Believe me, it is with a heavy heart that I hang up my chalk. I love my school, I love the kids (in a figurative sense, in case Campbell Brown is reading), and I would love to experience working under a pro-teacher mayor like Bill de Blasio instead of the teacher hater, Michael Bloomberg, for whom I worked for the past 12 years.
My decision was spurred on by a number of factors. First is fatigue, I suppose you could call it. I have taught roughly 3000 students in my career. If I graded just 20 tests/papers/homeworks for each child per year (and I can hear my colleagues chortle at such a low figure), that's 60,000 papers along with millions of corrections. It makes my head hurt thinking about it.
Next is the administrative hassle. No, I don't mean administrators--I actually like mine. (One of my admins knows I write this blog, although I have never admitted it to her. This is my formal admission, MR). The paperwork that comes along with this job now is daunting. Every English teacher out there (yes, English is hit the worst) knows that we have to keep running records, pre/mid/post assessments, portfolios, hold-over folders, and a thousand other slings and arrows. I don't think I can bring myself to do it again.
But the main reason I'm calling it a day is that I want to do other things before I get too old to try them. Some of you may recall that I blogged about my brother's struggle with lung cancer; he recently lost that battle. He was only a year older than me, and his death has made me reconsider my priorities. I have devoted close to three decades to the children of NYC--that is enough. I want to devote some time to me.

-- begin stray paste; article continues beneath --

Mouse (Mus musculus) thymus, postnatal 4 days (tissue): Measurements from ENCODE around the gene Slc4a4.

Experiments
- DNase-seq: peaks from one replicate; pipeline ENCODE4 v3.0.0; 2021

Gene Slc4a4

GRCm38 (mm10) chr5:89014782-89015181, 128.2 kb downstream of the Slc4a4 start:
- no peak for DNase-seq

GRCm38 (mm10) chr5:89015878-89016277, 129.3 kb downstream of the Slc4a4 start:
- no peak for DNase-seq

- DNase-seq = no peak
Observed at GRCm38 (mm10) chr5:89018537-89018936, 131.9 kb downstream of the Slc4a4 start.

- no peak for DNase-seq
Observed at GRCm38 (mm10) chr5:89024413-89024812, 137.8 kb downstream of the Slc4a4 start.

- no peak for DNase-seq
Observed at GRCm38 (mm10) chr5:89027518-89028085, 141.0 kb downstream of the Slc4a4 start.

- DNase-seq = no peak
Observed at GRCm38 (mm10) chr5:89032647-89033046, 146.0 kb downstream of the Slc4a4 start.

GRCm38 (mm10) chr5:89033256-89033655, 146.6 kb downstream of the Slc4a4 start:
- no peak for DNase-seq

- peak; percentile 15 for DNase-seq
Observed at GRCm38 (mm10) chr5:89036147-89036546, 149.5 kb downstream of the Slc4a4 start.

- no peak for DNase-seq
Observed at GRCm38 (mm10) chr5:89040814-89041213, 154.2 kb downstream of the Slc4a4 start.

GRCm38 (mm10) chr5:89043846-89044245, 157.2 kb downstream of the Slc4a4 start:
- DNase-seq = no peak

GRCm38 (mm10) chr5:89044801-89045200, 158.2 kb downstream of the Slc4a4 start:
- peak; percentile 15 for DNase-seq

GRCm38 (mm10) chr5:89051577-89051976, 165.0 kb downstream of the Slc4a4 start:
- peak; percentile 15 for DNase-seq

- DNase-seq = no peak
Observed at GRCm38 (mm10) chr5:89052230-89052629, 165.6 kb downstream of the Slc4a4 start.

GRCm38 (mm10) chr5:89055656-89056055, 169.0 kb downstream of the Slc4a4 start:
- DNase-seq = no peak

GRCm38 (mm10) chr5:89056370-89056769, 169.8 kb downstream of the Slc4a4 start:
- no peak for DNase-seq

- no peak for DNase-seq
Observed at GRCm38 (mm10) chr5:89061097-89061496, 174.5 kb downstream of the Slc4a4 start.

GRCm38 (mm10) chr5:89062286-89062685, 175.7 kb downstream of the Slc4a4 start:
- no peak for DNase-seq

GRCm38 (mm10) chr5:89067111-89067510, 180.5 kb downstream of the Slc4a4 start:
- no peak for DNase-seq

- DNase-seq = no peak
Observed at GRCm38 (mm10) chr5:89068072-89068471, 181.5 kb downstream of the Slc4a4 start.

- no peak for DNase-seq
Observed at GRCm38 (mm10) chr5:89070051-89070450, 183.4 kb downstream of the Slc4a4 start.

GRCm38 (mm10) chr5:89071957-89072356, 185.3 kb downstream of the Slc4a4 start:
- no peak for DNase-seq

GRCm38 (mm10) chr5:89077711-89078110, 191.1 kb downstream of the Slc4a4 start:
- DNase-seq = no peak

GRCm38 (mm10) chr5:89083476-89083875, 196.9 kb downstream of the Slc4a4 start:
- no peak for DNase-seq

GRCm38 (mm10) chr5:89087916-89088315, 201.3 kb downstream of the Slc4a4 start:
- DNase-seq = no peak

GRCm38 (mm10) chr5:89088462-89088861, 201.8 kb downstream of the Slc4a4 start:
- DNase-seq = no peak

Besides teaching and blogging, I am also a published writer (yes, one who gets paid to do it, not vice versa). I have quite a number of books to my credit of various genres, including education, children's fiction and non-fiction, and a number of pieces that have been published in places like The New York Times. While I doubt I'll write any more education books, I'm going to concentrate on fiction and see what happens. Obviously, although I've been successful at writing professionally, I have not been so successful that I could afford to quit teaching. Now it doesn't matter whether I can make a living at it. It's what I want to do.
I started this blog because I was being harassed at my old school and wanted a place to vent. I left that hell hole to come to my new school, where my abilities were appreciated. Despite all the turmoil in my life this past year, I am proud to say I was rated highly effective. From dud to stud. As I learned from Mel Brooks and Seinfeld, it's always best to leave on a high note.
EDIT: Just to make it clear, I am retiring from teaching, not blogging. You'll just have to put up with me a bit longer, I'm afraid.